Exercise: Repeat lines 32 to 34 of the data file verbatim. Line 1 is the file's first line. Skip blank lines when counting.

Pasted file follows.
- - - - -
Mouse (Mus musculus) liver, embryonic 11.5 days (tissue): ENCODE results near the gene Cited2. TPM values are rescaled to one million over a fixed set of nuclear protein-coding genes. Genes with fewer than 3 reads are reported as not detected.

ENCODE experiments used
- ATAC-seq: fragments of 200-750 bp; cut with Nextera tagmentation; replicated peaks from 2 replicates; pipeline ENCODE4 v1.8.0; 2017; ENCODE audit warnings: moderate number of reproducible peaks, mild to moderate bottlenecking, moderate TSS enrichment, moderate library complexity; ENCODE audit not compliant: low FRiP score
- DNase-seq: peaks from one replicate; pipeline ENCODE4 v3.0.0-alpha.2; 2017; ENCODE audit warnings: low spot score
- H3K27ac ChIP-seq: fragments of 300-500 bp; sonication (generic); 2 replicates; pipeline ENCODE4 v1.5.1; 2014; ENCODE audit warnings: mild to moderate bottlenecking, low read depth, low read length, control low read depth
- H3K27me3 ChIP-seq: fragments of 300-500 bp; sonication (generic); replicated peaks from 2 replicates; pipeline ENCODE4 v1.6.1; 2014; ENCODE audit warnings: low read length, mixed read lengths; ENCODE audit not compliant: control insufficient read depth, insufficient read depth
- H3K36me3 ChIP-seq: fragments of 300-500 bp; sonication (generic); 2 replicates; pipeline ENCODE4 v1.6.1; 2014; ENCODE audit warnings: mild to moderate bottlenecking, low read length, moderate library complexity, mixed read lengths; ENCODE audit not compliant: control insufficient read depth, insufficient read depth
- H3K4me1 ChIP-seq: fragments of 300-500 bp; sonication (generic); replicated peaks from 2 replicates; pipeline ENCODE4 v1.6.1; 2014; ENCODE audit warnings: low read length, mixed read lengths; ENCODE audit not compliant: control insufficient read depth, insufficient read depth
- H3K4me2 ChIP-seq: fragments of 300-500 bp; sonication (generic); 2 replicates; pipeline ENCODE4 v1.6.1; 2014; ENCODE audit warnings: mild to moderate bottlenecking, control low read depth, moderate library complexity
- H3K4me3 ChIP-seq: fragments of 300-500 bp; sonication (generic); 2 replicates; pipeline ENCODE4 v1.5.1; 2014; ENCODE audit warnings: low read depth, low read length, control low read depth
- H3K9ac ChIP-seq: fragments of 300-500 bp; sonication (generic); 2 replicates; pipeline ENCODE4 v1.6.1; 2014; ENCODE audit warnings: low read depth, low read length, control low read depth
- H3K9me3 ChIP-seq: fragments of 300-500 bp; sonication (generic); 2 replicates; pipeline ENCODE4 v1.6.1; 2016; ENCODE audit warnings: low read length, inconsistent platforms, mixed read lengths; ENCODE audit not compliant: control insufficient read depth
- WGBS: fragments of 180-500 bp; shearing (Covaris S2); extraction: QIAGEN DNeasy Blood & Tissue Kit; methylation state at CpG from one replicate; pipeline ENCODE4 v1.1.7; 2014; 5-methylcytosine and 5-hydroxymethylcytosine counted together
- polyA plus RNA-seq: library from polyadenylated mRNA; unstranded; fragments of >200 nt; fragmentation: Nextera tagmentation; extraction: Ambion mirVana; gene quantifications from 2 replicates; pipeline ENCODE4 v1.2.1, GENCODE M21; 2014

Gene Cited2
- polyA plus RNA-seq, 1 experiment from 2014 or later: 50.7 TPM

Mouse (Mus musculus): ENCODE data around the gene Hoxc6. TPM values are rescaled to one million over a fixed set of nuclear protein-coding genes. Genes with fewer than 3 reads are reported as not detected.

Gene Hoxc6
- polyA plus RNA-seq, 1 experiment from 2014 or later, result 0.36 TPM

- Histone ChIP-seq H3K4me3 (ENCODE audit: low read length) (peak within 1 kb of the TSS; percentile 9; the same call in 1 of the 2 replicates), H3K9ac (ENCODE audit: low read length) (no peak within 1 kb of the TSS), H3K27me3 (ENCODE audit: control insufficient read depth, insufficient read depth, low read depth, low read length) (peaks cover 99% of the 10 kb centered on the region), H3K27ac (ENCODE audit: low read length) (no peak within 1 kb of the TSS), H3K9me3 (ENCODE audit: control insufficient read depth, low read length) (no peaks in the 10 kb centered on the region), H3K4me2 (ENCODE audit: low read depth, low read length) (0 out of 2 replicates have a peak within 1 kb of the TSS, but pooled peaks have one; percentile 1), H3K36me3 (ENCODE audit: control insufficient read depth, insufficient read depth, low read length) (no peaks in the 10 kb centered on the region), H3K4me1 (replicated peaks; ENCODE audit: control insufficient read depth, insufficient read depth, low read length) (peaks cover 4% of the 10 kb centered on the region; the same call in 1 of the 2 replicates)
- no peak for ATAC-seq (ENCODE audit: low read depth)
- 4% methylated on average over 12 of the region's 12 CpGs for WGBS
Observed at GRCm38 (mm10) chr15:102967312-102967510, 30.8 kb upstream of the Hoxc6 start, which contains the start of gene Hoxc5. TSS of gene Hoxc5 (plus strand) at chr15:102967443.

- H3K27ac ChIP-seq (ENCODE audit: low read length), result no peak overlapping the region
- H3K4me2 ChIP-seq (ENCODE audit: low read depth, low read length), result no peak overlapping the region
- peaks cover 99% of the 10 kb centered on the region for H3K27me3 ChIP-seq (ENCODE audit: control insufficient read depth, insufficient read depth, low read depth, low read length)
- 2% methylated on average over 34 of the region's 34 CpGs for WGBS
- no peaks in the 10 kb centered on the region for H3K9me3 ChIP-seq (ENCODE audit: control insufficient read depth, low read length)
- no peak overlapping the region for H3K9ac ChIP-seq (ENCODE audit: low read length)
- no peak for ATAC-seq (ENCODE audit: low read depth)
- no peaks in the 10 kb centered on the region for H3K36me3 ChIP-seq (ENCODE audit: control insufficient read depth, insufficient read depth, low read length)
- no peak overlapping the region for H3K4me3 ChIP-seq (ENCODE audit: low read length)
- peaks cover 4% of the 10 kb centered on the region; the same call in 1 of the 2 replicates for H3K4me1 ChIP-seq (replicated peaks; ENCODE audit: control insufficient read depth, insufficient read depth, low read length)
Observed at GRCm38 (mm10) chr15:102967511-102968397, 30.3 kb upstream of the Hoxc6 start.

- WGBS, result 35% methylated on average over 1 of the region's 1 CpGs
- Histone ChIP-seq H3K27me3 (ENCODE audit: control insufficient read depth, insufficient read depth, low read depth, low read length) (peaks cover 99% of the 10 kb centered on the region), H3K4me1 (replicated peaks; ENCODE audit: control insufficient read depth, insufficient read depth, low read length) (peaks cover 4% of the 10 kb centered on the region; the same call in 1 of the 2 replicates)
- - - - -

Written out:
- no peak overlapping the region for H3K4me3 ChIP-seq (ENCODE audit: low read length)
- peaks cover 4% of the 10 kb centered on the region; the same call in 1 of the 2 replicates for H3K4me1 ChIP-seq (replicated peaks; ENCODE audit: control insufficient read depth, insufficient read depth, low read length)
Observed at GRCm38 (mm10) chr15:102967511-102968397, 30.3 kb upstream of the Hoxc6 start.